Epstein's Death Reveals Disturbing Negligence in U.S. Prisons, DOJ Watchdog Report Says

  • Staff Consortium
  • June 28, 2023

Jeffrey Epstein.

A damning report by the Justice Department's watchdog reveals a disturbing pattern of negligence and misconduct within the federal prison system, highlighting the failures that allowed disgraced financier Jeffrey Epstein to take his own life in his cell at the Metropolitan Correctional Center in Manhattan in August 2019. The report, released by Inspector General Michael Horowitz, sheds light on chronic problems plaguing the beleaguered prison system.

Despite Epstein's recent suicide attempt, the staff at the Metropolitan Correctional Center failed to take necessary precautions, according to the report. They did not assign him a cellmate, neglected to search his cell, and failed to conduct proper rounds. Moreover, they provided him with extra bedding, which he used to hang himself. The surveillance cameras in the unit where Epstein was housed were turned on but broken, depriving investigators of any video evidence of the night he died.

The report exposes a jail that was understaffed, poorly managed, and ill-equipped to handle suicidal inmates. One staff member who was responsible for supervising Epstein had been working for 24 consecutive hours before the accused sex trafficker was discovered dead in his cell.

Inspector General Horowitz emphasized that the combination of negligence, misconduct, and job performance failures created an environment that allowed Epstein to take his own life. The report's findings fueled conspiracy theories and denied his victims the opportunity to see him face justice. Horowitz called for urgent action from the Bureau of Prisons (BOP) and the Department of Justice (DOJ) to address these recurring problems.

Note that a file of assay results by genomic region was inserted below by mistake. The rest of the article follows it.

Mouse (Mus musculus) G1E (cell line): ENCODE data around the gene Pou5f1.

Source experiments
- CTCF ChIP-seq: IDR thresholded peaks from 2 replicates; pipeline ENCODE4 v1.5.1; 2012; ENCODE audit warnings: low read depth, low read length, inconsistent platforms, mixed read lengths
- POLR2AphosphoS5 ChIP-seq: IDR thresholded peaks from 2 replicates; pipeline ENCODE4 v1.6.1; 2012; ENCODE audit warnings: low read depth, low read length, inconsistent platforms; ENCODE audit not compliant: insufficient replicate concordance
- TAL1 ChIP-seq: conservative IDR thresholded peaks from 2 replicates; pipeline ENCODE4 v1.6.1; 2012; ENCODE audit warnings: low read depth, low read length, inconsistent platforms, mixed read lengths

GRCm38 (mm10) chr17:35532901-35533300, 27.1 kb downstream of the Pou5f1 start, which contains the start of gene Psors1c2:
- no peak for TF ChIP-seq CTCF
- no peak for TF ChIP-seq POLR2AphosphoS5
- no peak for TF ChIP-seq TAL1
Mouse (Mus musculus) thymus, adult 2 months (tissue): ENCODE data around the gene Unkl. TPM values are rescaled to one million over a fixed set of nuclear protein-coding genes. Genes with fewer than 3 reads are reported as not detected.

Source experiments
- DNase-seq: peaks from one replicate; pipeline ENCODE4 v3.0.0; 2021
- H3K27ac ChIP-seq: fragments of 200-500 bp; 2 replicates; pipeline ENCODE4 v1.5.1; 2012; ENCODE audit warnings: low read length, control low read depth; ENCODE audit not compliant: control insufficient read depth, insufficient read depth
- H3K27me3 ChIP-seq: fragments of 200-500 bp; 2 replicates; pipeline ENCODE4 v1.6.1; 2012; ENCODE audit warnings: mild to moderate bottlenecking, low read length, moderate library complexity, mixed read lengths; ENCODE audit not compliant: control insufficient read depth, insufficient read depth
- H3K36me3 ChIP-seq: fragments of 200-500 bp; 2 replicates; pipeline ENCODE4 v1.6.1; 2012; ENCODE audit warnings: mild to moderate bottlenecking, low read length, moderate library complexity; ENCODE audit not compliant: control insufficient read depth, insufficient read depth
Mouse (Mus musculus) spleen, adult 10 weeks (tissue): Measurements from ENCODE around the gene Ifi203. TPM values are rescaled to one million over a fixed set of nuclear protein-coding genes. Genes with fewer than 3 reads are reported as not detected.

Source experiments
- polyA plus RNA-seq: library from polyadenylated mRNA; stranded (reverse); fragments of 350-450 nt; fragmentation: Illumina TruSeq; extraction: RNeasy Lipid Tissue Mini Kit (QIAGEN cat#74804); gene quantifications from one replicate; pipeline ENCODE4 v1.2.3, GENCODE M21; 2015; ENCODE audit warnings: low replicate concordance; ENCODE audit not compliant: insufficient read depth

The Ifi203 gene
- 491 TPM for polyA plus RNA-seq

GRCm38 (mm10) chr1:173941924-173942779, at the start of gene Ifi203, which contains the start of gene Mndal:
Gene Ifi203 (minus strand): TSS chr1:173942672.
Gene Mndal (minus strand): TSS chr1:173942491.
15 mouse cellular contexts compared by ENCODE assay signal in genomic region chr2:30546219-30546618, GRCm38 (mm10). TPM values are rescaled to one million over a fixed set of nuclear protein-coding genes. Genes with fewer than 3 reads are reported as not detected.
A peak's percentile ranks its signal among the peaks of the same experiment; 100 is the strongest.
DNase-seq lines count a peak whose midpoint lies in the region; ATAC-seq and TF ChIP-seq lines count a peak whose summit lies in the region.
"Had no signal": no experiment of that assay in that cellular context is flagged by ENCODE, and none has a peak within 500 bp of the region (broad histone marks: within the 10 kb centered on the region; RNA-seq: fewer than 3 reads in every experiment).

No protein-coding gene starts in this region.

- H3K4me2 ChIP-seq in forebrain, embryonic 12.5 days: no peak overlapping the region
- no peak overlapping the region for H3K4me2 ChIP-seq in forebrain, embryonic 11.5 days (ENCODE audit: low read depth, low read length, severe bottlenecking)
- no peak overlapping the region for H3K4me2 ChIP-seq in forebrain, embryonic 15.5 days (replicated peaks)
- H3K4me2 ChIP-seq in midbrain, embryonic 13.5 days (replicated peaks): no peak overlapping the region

Jeffrey Epstein, 66 years old at the time, was found dead on the morning of August 10, 2019. He was being held at the Metropolitan Correctional Center on charges related to the sex trafficking of minors. Prosecutors alleged that Epstein had been involved in a yearslong sex-trafficking operation, luring underage girls to his residences and engaging them in illicit activities. Epstein had pleaded not guilty and faced a potential prison sentence of up to 45 years.

Colette Peters, the current director of the Federal Bureau of Prisons, acknowledged the misconduct described in the report and stated that the agency had already started implementing the inspector general's recommendations. The BOP has begun reviewing video footage to ensure proper observation of at-risk inmates and has implemented additional reporting and training procedures, particularly in suicide prevention.

The inspector general's investigation identified 13 employees who failed in their duties or demonstrated poor judgment. Four of them were referred to the Justice Department for potential prosecution. Two guards, Tova Noel and Michael Thomas, were charged with conspiracy and records falsification, though they reached an agreement with federal prosecutors to resolve the charges without serving jail time.

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